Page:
Sen. Susan Collins (R-Maine) on Wednesday became the first Republican to express her support for Ketanji Brown Jackson, all but assuring she will be confirmed as the first Black woman to sit on the Supreme Court.
It took a second meeting with Jackson on Tuesday afternoon for Collins to feel comfortable that the federal judge and former public defender would not be “bending the law to meet a personal preference,” as Collins told The New York Times in an interview.
“In recent years, senators on both sides of the aisle have gotten away from what I perceive to be the appropriate process for evaluating judicial nominees,” the centrist senator said. “In my view, the role under the Constitution assigned to the Senate is to look at the credentials, experience and qualifications of the nominee. It is not to assess whether a nominee reflects the individual ideology of a senator or would vote exactly as an individual senator would want.”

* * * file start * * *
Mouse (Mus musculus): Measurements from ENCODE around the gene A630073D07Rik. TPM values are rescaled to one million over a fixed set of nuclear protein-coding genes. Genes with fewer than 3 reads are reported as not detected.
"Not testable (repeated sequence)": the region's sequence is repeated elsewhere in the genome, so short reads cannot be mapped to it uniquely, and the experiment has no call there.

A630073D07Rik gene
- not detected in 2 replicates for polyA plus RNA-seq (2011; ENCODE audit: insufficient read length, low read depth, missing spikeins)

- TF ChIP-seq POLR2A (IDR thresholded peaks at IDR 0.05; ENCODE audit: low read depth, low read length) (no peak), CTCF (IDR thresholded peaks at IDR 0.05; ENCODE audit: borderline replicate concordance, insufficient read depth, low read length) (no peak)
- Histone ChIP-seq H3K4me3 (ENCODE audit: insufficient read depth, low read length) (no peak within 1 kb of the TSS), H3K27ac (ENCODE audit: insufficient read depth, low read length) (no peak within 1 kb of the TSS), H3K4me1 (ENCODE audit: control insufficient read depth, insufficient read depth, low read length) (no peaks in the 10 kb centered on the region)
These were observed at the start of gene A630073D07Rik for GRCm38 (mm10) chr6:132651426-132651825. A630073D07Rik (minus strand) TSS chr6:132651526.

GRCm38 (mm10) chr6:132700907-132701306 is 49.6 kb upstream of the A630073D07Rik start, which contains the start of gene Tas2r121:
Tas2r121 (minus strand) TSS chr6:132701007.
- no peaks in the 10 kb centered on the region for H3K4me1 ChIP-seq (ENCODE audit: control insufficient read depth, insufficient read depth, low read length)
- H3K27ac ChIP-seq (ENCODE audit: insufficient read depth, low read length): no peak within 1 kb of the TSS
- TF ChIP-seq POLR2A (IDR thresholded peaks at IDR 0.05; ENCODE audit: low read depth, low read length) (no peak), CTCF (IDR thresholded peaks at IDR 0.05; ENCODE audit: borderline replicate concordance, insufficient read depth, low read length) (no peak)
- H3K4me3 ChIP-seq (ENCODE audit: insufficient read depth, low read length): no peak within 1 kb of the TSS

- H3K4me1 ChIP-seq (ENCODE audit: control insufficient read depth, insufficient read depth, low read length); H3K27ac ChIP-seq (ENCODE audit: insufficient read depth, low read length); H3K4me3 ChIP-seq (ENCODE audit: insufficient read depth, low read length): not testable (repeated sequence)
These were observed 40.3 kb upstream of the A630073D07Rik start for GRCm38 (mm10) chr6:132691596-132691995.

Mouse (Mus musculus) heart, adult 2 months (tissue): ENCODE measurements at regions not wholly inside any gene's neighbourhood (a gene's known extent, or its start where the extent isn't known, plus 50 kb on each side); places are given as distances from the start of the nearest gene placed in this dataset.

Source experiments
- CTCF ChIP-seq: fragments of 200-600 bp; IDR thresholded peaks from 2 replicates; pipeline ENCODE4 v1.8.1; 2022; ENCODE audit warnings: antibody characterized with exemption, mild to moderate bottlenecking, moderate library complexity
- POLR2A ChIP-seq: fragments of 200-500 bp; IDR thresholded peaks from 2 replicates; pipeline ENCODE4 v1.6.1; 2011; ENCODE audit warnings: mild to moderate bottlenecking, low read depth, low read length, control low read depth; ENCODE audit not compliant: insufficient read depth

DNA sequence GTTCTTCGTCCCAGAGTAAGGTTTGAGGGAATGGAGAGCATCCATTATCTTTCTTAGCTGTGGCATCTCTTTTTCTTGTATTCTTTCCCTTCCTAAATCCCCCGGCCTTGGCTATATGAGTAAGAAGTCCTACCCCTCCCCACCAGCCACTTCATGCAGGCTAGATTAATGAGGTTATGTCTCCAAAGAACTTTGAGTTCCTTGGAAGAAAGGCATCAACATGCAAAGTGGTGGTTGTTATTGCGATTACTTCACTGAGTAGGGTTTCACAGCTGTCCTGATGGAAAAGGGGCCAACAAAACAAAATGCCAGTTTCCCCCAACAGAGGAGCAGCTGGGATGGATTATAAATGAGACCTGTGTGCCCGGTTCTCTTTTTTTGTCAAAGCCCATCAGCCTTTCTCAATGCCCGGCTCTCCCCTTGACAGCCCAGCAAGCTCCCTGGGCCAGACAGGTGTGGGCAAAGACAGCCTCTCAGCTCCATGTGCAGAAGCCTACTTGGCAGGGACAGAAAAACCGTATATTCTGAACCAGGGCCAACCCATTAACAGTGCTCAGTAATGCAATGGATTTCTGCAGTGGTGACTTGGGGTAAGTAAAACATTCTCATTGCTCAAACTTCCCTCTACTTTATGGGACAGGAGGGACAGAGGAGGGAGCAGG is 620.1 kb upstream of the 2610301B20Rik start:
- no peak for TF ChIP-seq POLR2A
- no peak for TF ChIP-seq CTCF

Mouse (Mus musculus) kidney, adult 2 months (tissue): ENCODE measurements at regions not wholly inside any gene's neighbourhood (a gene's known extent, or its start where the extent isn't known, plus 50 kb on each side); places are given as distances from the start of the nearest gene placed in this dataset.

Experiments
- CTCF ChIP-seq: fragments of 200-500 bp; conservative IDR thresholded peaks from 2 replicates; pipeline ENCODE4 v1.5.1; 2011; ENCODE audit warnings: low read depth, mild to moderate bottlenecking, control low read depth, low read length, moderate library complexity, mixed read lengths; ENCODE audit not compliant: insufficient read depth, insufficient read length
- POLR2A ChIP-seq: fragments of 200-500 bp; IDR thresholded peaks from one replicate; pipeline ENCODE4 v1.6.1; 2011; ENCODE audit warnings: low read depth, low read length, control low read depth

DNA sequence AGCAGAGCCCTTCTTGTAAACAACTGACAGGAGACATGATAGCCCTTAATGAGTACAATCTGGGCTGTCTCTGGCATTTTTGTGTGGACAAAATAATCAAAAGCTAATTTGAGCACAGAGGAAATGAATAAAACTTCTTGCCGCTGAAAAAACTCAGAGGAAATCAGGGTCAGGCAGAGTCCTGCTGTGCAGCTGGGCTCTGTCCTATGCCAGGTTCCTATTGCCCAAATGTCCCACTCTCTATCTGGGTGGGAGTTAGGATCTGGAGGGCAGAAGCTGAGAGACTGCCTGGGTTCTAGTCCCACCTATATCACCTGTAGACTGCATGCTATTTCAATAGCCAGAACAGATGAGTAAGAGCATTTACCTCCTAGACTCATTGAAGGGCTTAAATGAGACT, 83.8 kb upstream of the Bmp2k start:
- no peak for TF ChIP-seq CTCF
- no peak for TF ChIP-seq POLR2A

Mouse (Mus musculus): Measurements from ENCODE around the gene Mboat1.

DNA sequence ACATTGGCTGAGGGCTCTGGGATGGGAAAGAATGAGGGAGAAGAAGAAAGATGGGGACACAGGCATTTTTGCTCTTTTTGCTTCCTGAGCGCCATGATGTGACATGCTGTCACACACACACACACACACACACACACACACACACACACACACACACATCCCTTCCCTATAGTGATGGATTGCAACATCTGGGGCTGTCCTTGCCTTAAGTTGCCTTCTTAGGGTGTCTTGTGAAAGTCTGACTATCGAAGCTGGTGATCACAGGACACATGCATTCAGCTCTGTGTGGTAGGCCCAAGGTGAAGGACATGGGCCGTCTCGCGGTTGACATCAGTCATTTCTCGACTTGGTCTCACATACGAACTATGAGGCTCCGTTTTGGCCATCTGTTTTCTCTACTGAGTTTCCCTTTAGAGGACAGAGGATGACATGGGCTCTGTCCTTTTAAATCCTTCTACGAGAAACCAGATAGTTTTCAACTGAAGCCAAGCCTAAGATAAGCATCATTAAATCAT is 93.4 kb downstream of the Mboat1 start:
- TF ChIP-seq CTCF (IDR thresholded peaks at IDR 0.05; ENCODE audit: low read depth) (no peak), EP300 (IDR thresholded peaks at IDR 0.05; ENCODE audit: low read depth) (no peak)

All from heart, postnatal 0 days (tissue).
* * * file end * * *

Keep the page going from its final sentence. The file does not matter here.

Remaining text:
Collins added that Jackson assured her that, on the topic of expanding the court, she “would forever stay out of that issue.”
Collins has backed Supreme Court nominees from Democratic administrations before, having voted to confirm Sonia Sotomayor in 2009 and Elena Kagan the following year. Collins also opposed the confirmation of conservative Amy Coney Barrett, whom former President Trump nominated just before the 2020 election.
Collins may not be the only Republicans to vote to confirm Jackson. Sen. Mitt Romney (R-Utah) meet with her on Tuesday, according to the Times, and Sen. Lisa Murkowski (R-Alaska) may also join Collins.